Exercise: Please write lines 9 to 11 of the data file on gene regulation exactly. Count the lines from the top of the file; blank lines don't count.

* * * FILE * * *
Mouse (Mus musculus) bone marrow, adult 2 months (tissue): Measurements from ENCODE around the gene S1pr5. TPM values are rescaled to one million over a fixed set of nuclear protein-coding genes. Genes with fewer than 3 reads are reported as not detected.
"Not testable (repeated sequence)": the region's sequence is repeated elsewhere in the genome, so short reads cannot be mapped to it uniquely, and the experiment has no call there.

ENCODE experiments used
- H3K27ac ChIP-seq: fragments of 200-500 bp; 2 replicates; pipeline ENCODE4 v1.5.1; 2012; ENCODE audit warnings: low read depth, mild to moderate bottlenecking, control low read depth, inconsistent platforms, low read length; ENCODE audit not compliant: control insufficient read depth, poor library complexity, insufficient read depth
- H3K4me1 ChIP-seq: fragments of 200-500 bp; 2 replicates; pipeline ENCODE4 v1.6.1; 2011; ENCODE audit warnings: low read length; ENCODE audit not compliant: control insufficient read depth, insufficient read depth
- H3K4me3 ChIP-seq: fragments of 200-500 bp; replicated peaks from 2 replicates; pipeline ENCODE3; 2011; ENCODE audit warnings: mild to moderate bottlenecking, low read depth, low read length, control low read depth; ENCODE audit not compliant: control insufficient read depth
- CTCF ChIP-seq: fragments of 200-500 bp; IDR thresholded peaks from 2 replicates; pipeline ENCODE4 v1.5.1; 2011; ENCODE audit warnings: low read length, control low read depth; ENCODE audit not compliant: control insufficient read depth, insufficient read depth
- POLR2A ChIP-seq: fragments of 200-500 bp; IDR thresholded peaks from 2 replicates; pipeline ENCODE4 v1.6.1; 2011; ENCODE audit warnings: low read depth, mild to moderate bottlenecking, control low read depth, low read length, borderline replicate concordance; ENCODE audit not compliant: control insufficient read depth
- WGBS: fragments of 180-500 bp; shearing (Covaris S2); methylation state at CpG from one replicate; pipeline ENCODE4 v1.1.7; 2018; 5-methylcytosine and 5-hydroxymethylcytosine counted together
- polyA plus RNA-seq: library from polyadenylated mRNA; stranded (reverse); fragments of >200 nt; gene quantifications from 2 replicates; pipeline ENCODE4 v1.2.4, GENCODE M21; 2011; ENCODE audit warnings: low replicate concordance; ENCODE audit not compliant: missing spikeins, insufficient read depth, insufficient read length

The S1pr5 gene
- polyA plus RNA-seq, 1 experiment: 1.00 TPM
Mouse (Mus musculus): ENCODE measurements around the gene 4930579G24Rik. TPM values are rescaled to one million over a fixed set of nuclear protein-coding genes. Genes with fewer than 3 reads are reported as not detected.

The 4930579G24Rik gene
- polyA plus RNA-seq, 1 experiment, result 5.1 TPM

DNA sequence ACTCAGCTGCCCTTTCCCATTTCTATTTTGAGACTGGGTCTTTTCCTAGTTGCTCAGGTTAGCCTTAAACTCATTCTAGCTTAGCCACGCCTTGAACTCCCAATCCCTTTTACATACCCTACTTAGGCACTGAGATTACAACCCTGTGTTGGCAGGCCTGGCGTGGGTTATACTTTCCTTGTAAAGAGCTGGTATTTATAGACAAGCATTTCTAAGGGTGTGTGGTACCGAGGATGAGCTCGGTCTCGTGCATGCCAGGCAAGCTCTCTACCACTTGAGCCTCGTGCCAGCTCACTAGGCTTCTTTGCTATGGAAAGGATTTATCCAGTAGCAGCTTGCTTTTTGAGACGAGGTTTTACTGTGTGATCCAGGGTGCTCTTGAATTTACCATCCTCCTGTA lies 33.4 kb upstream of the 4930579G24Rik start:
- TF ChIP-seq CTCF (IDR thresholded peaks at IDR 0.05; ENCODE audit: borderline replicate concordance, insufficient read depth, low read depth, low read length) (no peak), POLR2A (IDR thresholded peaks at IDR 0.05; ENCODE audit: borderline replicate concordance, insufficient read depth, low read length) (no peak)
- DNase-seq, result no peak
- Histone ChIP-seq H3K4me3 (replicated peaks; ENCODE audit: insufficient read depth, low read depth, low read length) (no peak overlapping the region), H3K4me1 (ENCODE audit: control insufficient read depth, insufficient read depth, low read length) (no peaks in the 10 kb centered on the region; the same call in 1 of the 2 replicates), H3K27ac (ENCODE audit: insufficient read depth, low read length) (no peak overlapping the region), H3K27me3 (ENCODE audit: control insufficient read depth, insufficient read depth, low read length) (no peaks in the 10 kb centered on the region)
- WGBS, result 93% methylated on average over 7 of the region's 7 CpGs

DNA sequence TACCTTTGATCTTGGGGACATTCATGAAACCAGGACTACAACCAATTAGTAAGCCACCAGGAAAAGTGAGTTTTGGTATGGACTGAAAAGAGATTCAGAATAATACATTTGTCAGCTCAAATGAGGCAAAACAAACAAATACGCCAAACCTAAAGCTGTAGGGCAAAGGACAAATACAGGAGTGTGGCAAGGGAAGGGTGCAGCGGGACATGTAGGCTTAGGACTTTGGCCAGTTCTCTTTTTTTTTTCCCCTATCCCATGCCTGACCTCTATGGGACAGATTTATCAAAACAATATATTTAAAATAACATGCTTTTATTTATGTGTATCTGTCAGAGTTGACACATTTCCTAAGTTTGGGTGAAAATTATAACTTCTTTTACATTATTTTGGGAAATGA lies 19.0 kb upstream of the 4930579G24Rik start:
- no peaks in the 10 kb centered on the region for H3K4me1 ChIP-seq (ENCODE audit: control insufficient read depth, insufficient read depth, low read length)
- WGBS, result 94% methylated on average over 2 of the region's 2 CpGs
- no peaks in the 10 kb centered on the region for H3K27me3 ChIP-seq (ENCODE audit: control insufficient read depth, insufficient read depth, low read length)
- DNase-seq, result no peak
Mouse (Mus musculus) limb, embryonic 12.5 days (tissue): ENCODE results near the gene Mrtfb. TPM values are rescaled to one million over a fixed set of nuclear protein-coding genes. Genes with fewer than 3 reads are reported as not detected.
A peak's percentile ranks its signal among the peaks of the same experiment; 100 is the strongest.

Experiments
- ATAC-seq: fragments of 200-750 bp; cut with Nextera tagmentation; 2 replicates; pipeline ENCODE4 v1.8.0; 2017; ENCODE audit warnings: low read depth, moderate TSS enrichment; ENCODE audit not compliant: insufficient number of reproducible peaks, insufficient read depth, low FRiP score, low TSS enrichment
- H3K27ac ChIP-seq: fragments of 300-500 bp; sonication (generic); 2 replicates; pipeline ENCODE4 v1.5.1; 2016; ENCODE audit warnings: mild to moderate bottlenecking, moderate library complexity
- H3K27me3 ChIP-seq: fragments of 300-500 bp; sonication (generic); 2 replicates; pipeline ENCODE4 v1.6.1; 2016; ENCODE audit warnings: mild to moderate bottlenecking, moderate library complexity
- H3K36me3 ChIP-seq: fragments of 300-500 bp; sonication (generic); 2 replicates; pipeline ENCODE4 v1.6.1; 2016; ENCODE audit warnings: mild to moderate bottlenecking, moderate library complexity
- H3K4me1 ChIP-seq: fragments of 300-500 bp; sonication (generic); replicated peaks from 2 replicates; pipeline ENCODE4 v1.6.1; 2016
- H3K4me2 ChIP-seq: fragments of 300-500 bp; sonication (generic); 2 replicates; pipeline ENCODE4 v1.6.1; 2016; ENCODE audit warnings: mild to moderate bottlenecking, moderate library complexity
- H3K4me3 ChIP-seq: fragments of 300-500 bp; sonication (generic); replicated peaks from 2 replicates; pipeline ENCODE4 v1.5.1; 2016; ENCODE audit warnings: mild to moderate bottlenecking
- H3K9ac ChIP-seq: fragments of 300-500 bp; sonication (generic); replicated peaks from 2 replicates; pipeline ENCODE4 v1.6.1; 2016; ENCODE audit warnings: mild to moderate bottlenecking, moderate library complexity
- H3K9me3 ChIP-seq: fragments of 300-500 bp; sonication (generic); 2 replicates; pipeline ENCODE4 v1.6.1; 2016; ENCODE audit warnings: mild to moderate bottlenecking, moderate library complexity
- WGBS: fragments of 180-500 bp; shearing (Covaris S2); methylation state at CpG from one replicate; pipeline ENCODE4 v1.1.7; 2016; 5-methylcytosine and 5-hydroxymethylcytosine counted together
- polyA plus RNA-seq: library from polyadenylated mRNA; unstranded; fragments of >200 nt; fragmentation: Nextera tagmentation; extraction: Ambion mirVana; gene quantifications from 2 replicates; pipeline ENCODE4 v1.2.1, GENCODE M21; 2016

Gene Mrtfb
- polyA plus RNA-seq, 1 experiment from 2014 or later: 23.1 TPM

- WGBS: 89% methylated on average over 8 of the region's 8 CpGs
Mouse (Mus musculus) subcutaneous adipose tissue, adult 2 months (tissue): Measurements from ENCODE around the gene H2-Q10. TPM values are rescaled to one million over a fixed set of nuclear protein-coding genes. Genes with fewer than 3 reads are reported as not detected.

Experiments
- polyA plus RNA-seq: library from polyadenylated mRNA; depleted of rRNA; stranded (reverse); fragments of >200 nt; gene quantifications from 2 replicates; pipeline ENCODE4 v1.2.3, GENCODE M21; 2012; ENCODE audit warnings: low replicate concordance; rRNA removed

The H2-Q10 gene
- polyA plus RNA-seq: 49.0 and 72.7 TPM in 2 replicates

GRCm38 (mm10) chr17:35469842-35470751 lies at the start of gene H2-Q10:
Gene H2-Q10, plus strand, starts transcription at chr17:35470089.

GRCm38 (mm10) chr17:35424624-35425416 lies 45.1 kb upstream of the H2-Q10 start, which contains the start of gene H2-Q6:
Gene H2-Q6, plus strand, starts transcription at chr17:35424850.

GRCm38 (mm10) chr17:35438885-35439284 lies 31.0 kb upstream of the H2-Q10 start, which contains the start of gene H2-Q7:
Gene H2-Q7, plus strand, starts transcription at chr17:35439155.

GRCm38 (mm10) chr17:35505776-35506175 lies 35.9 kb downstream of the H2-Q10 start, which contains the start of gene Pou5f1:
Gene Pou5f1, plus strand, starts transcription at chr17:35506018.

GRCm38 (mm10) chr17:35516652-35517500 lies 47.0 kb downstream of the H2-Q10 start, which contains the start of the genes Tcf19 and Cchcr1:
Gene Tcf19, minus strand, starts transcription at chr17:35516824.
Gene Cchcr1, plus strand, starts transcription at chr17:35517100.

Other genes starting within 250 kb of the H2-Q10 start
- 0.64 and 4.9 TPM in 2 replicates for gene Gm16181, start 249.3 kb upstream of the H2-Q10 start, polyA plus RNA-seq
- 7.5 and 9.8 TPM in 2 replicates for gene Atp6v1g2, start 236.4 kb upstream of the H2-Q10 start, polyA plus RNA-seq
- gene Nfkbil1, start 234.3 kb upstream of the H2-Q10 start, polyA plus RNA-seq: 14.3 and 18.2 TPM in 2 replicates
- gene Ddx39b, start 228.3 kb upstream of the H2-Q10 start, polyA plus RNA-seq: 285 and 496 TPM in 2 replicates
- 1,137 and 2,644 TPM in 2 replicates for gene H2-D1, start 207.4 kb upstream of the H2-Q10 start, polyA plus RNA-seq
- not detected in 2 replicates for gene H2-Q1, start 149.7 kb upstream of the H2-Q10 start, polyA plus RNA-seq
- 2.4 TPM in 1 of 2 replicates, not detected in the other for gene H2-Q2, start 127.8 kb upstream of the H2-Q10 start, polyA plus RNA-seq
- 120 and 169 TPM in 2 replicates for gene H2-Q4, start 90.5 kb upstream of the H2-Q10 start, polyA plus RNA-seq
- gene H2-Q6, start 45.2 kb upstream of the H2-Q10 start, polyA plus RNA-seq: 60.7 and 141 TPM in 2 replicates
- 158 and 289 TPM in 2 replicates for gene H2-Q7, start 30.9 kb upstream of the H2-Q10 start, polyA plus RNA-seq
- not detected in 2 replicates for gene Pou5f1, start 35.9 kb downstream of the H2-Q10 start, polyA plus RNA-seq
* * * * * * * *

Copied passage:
- WGBS: fragments of 180-500 bp; shearing (Covaris S2); methylation state at CpG from one replicate; pipeline ENCODE4 v1.1.7; 2018; 5-methylcytosine and 5-hydroxymethylcytosine counted together
- polyA plus RNA-seq: library from polyadenylated mRNA; stranded (reverse); fragments of >200 nt; gene quantifications from 2 replicates; pipeline ENCODE4 v1.2.4, GENCODE M21; 2011; ENCODE audit warnings: low replicate concordance; ENCODE audit not compliant: missing spikeins, insufficient read depth, insufficient read length

The S1pr5 gene